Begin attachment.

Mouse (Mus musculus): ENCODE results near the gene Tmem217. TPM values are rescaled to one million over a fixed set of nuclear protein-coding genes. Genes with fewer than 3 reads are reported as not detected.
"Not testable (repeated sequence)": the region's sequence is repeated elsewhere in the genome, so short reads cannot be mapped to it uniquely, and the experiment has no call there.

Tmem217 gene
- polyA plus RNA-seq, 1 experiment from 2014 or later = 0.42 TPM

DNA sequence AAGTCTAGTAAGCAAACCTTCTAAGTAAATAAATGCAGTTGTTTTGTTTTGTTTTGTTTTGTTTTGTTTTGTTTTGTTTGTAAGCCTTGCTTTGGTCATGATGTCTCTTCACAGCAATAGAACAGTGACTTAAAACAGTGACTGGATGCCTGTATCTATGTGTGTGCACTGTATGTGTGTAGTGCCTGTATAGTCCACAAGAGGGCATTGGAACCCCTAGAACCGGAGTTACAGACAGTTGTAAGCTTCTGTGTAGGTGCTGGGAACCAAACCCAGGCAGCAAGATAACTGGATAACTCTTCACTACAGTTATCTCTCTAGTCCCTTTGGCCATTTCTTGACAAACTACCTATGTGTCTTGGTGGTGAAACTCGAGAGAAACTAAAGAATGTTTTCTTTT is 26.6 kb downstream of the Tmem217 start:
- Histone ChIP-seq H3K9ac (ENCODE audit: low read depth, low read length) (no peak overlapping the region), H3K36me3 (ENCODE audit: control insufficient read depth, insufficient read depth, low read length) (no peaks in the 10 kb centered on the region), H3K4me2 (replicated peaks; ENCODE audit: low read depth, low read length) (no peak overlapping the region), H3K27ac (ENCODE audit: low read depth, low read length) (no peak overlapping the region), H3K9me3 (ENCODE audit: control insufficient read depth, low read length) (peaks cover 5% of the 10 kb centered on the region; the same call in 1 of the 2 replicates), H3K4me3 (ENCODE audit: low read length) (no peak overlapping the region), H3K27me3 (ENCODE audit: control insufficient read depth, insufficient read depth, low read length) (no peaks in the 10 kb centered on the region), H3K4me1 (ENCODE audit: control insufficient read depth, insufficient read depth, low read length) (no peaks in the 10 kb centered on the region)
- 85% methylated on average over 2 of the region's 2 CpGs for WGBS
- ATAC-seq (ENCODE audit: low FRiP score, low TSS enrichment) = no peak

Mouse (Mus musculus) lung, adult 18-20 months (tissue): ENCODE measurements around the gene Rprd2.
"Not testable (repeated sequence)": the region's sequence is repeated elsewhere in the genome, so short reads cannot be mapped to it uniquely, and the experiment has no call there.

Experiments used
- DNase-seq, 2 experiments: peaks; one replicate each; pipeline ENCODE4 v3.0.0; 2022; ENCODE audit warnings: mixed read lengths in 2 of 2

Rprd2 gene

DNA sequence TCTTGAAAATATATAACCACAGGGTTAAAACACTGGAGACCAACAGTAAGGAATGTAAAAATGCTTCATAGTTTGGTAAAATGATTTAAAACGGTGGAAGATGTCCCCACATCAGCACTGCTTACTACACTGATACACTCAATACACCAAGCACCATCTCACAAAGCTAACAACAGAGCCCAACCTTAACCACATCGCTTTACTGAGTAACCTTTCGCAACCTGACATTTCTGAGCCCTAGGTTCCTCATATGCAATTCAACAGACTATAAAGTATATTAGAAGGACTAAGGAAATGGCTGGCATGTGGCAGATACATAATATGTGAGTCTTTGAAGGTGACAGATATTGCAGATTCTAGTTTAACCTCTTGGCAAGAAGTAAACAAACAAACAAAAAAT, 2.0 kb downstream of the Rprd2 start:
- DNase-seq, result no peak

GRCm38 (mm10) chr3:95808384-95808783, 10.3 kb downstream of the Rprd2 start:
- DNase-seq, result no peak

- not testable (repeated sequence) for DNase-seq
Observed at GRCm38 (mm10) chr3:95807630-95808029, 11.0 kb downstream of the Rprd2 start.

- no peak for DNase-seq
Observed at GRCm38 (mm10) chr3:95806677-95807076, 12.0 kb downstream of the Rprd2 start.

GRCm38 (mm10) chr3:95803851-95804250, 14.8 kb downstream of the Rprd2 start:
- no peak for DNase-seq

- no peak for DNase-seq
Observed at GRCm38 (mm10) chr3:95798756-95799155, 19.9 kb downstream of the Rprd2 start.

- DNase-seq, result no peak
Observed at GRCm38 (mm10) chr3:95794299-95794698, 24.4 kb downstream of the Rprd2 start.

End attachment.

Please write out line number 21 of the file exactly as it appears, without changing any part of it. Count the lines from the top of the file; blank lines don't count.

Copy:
Observed at GRCm38 (mm10) chr3:95806677-95807076, 12.0 kb downstream of the Rprd2 start.